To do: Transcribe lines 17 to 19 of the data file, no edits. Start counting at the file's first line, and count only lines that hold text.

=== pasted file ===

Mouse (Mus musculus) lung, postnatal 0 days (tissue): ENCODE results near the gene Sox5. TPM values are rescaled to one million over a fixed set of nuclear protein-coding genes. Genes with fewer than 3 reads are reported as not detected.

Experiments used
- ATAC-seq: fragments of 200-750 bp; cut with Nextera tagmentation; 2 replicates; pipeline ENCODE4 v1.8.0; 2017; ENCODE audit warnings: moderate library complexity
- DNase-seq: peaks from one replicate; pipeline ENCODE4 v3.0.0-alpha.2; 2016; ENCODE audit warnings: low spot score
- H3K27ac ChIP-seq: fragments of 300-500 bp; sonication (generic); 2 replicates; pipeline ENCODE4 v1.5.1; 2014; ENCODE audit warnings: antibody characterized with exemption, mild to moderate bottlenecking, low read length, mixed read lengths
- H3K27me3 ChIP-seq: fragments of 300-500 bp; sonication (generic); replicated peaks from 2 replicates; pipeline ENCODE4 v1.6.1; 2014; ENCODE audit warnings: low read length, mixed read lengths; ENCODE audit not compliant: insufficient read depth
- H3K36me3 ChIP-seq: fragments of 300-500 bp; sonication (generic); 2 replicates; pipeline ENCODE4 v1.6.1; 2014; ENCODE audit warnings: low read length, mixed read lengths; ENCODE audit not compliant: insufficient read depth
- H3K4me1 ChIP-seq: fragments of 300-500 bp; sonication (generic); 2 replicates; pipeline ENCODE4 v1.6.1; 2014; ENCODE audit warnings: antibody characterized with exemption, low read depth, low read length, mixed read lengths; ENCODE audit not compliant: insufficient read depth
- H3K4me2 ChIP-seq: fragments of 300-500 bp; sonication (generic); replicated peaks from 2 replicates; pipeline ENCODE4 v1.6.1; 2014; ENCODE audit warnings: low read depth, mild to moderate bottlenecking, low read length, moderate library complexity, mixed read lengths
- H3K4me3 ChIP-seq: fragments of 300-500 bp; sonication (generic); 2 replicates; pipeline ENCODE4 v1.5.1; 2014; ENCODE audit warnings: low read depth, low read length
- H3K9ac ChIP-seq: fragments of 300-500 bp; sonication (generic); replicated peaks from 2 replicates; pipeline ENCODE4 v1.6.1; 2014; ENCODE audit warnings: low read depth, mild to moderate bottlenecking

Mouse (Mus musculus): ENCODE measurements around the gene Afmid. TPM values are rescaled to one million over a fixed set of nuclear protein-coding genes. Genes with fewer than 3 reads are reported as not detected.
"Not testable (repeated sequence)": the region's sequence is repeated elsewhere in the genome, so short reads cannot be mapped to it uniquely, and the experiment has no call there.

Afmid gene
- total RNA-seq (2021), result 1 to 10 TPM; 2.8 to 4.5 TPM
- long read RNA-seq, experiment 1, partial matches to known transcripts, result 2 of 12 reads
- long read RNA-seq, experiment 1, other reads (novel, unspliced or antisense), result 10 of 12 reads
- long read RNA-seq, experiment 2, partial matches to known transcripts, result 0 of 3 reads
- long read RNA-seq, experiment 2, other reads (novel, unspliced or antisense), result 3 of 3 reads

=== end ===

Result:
- long read RNA-seq, experiment 1, other reads (novel, unspliced or antisense), result 10 of 12 reads
- long read RNA-seq, experiment 2, partial matches to known transcripts, result 0 of 3 reads
- long read RNA-seq, experiment 2, other reads (novel, unspliced or antisense), result 3 of 3 reads